[squeak-dev] Re: [Vm-dev] RoarVM: The Manycore SqueakVM
siguctua at gmail.com
Sat Nov 6 18:05:21 UTC 2010
On 6 November 2010 19:49, Stephen Pair <stephen at pairhome.net> wrote:
> On Wednesday, November 3, 2010, Stefan Marr <squeak at stefan-marr.de> wrote:
>> Dear Smalltalk community:
>> We are happy to announce, now officially, RoarVM: the first single-image
>> manycore virtual machine for Smalltalk.
>> The RoarVM supports the parallel execution of Smalltalk programs on x86
>> compatible multicore systems and Tilera TILE64-based manycore systems. It is
>> tested with standard Squeak 4.1 closure-enabled images, and with a stripped
>> down version of a MVC-based Squeak 3.7 image. Support for Pharo 1.2 is
>> currently limited to 1 core, but we are working on it.
> What great news!
> The main question that comes to mind for me is concurrency. Does this
> VM do anything special to preserve the concurrency semantics of
> smalltalk processes scheduled on a single core? As I'm sure most
> people are aware, the existing squeak library isn't written with
> thread safety in mind...and as such, even on a single core a naive
> implementation can have issues when executing with concurrent
> processes. The solution is generally to try and isolate the objects
> running in different, concurrent processes and use message passing and
> replication as needed. If this VM doesn't do anything in this regard,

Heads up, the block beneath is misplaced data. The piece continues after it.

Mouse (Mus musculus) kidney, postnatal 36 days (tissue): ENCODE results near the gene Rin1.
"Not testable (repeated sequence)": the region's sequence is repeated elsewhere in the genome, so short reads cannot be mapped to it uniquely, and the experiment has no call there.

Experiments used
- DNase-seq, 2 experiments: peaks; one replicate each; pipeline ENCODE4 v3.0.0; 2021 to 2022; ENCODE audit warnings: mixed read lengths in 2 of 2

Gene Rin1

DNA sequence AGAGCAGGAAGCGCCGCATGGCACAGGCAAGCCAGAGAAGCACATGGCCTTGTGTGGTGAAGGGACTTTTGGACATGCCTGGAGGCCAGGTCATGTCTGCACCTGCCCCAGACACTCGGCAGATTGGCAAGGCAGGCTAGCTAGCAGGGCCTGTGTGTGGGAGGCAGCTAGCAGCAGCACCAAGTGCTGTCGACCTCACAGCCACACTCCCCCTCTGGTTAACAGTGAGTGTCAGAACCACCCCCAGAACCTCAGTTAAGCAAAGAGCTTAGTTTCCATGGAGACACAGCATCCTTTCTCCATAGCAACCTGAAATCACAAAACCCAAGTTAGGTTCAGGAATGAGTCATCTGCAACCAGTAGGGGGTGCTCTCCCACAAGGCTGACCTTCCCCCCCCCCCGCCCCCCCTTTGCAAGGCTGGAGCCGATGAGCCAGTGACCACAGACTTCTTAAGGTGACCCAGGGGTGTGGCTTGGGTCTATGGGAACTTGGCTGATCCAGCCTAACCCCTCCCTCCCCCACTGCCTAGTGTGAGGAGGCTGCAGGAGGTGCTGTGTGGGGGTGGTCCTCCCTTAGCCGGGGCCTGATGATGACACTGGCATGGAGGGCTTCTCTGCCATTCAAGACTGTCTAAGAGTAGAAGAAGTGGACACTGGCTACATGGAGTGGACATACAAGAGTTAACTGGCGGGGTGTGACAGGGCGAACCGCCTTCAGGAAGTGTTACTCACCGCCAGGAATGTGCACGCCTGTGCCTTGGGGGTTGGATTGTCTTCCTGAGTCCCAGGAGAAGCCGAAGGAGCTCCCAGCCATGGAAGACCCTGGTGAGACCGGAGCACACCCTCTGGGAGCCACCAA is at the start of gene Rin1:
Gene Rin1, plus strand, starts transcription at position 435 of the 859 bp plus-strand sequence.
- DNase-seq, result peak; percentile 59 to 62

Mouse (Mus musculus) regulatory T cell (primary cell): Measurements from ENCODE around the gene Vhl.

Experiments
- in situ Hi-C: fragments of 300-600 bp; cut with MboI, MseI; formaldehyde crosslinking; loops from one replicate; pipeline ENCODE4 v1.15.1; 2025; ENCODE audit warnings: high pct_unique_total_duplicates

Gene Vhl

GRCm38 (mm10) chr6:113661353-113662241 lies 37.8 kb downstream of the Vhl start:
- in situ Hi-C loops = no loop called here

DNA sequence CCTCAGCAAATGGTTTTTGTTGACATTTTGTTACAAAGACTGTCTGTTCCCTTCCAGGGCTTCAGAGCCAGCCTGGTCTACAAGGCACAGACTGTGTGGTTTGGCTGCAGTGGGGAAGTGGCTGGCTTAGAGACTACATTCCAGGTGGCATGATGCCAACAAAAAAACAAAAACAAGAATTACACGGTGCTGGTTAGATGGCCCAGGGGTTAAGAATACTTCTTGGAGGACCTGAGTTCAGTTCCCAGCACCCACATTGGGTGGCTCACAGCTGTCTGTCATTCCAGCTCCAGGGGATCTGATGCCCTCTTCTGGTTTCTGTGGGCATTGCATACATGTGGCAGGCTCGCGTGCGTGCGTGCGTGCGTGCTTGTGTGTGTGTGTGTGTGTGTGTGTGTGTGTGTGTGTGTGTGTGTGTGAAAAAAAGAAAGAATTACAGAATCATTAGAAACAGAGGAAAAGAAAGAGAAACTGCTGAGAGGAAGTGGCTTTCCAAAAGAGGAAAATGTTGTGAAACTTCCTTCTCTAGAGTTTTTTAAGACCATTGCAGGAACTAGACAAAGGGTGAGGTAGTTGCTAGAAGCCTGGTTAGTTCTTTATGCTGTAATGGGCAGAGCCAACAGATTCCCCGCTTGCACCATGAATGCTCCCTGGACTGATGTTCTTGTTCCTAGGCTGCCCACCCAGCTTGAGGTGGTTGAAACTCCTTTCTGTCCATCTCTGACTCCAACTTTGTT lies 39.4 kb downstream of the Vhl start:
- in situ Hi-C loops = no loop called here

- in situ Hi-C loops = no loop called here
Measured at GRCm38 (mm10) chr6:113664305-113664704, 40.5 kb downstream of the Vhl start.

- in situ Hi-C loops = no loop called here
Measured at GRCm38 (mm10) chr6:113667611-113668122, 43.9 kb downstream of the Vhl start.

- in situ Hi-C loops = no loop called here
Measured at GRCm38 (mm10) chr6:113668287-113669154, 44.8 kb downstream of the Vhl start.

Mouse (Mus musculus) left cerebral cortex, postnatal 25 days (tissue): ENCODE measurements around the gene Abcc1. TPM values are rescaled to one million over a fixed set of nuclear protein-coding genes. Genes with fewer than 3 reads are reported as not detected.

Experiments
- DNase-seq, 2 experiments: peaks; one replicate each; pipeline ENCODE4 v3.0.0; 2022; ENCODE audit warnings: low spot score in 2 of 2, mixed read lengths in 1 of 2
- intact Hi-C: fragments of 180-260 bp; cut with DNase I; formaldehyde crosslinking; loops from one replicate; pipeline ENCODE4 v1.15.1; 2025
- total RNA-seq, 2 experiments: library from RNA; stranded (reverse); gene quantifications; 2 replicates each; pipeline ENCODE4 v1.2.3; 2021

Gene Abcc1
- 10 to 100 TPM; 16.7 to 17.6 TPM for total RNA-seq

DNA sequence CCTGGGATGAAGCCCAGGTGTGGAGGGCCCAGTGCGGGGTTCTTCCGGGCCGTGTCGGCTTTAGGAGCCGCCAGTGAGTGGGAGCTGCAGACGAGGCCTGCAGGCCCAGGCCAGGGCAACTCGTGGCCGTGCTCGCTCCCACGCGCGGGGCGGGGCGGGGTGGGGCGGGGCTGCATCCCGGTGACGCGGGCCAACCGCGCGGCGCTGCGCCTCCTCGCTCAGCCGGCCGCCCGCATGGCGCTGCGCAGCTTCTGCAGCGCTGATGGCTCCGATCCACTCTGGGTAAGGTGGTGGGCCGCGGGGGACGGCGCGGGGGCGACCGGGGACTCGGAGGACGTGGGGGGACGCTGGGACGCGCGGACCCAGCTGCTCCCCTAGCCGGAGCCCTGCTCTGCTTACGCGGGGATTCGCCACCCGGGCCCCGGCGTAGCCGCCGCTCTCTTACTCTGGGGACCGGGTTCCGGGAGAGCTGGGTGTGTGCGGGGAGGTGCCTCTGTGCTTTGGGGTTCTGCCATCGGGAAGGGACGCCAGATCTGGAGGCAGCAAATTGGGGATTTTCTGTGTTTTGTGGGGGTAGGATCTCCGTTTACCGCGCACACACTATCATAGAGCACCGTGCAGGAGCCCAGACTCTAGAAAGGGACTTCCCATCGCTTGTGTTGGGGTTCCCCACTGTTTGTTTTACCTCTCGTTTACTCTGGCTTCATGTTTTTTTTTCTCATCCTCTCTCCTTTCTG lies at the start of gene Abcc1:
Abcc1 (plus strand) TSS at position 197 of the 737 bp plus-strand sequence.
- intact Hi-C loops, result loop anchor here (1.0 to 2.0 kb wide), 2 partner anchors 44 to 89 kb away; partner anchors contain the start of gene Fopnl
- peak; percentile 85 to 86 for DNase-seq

> I would expect that it would present an even greater risk of issues
> stemming from concurrency and it would make it all the more important
> to keep objects accessible in different processes cleanly separated.
No. Its a double-edged sword. If you turn VM into all-safe sandbox,
then you'll have worst performance,
and much less flexibility for developers.
I like David's message: instead of running away from concurrency and
hiding it in secret niches, we should embrace it instead.
> Another question that comes to mind is how much of a performance hit
> you might see from the architecture trying to maintain cache
> consistency in the face of multiple processes simultaneously updating
> shared memory. Is that something you've found to be an issue? Is
> this something you would have to be careful about when crafting code?
> And, if it is a problem, is it something where you'd need to be
> concerned not just with shared objects, but also with shared pages
> (ie. would you need some measure of control over pages being updated
> from multiple concurrent processes to effectively deal with this
I think this is too much to take care of. Different architectures may
have different cache organization
(even different processors could), and so, on one arch your code could
run great, on another arch, it will crawl.
Also, if your parallel algorithm relies on too much shared state, then
it is not good parallel algorithm. You'll never get it working fast
or scale well, no matter how hard you try, because this is same as
trying to fit square into circle.
> Lastly, could you summarize how the design of this VM differs from the
> designs of other multithreaded VMs that have been implemented in the
> Its exciting to see this kind of innovation happening in the squeak community!
Igor Stasenko AKA sig.
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